I'm lost as to how to handle this situation. We've tried to pull back from our friendship to more of the typical co-worker scene, but that has not worked for either of us. While I know it's more complicated, sometimes I just see it as a simple equation: she's unhappy, she has feelings for me, I have feelings for her, break up with him and let's see where things lead. But I'm a realist and I donít think thatís going to happen (and I guess there's no guarantee that even if she was single that she'd want to date me). Since I wasn't in the happiest of relationships previously, I thought that perhaps dating again would take my mind off my feelings and allow me to move on. However, I end up comparing these new girls to her and I still find myself thinking about her constantly. The prospect of losing her in my life is a miserable one, but since we've tried most options, is the only solution for me to find another job and cut all ties with her?
– PossibleJobSeeker, Waltham
A: If you're open to finding a new job, apply elsewhere. It sounds like you could use some new scenery in more ways than one.
But if you love your job, don't quit because of her. Just make sure that you're being honest -- with her and yourself. You mention that you ended your relationship a few months ago ... but you've had feelings for Sue for years. Does Sue understand that your feelings are legit?
If Sue does understand how you feel, you need to focus on reality and allow yourself to get annoyed. You say that she has all of the qualities you look for in a partner, but I'd argue that she's missing a few. She's not single, she doesn't sound very self-aware, and she's not supporting your efforts to be happy. When you mentioned dating, she couldn't get behind it. All she did was remind you that she wants you for herself. That's annoying.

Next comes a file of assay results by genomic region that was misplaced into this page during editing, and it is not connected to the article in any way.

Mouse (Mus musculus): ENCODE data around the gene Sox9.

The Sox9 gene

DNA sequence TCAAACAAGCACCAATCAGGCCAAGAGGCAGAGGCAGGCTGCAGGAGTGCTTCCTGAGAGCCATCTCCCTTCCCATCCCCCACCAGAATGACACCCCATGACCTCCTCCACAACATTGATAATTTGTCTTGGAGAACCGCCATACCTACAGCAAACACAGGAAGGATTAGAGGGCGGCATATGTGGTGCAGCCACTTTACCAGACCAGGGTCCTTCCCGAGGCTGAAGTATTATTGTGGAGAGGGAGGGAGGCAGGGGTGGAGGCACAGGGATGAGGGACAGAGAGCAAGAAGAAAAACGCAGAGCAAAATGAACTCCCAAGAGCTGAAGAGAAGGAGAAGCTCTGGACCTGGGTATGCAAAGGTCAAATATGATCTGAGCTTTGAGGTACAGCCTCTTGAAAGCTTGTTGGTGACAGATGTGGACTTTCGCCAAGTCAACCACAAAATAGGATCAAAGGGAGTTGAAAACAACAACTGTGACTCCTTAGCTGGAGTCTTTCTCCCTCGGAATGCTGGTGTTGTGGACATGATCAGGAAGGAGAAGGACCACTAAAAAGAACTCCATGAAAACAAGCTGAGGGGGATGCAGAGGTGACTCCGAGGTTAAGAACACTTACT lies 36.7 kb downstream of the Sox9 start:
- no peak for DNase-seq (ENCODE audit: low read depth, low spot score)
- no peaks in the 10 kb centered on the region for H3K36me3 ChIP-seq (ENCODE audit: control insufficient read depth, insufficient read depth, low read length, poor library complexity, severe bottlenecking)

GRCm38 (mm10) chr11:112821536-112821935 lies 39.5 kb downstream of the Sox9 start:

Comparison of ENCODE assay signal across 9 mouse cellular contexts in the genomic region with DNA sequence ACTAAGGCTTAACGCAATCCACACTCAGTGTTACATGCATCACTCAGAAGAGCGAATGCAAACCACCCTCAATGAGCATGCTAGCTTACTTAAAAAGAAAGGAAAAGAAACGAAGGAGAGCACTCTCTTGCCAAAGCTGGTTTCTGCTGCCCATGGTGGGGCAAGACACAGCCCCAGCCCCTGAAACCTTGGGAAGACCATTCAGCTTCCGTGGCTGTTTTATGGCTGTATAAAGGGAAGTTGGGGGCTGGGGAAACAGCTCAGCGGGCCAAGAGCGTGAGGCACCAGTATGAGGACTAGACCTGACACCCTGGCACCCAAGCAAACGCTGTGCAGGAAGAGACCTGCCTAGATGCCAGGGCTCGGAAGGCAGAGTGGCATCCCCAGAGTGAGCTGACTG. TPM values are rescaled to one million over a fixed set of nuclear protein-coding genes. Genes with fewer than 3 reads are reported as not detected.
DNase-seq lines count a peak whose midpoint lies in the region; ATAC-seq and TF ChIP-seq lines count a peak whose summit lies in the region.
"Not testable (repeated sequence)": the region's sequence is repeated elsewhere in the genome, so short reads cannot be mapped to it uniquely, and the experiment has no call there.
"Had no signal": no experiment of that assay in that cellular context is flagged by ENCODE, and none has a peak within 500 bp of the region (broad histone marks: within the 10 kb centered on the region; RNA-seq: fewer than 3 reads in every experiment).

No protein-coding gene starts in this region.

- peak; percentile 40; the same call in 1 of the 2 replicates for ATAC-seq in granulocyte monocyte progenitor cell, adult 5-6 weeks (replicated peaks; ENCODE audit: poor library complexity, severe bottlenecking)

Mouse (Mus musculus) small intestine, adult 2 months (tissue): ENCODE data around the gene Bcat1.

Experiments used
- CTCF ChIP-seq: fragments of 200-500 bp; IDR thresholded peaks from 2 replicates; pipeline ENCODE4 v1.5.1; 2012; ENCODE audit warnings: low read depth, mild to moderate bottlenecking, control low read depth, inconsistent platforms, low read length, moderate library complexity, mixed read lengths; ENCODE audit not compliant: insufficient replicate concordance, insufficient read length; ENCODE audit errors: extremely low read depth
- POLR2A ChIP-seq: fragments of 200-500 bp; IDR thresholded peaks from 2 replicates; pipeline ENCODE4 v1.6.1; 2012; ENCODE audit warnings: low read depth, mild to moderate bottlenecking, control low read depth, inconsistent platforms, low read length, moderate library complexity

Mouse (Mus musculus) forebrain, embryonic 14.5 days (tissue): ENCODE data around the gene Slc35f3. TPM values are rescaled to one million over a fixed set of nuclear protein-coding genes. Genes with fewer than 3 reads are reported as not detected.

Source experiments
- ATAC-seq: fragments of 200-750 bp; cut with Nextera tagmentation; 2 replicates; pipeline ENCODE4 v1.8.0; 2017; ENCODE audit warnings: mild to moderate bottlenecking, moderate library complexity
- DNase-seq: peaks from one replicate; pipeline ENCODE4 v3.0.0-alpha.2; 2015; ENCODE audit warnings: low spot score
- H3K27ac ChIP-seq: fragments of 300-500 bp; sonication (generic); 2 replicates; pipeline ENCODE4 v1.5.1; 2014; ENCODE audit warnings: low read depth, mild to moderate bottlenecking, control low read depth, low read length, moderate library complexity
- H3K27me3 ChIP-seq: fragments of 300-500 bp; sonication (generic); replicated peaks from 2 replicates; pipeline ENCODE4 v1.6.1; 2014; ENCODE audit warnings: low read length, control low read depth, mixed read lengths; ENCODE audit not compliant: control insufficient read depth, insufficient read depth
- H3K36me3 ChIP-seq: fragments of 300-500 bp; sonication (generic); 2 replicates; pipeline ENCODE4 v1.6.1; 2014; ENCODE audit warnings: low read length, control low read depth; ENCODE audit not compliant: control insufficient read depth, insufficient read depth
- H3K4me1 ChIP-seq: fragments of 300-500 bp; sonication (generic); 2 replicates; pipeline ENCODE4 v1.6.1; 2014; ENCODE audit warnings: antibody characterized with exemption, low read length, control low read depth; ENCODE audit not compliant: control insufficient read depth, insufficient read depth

My advice is the advice you've already given yourself. Be clear about your intentions, set boundaries, limit the interaction, and date as much as you can. I know you've already tried all of this, but try harder.
I assume that you're about to attend another epic holiday party. When you get home from this year's event, think about how you feel. If you're sad and irritated that you wound up by yourself at the end of the night, focus on those feelings. Use them to help you enforce the rules. Think about what's possible, not what you hope will eventually happen.
Readers? Should the LW get a new job? What about the recent breakup? Should he be honest with her about what he wants? Should the LW be with anyone right now? Should he just let this go? Help.
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Meredith Goldstein is a Boston Globe columnist who follows relationship trends and entertainment. She offers daily advice on Love Letters — and welcomes your comments. Meredith is also the author of "The Singles," a novel about complicated relationships. Follow Meredith at www.meredithgoldstein.netand on Twitter. Love Letters can be found in the print edition of The Boston Globe every Saturday in the G section.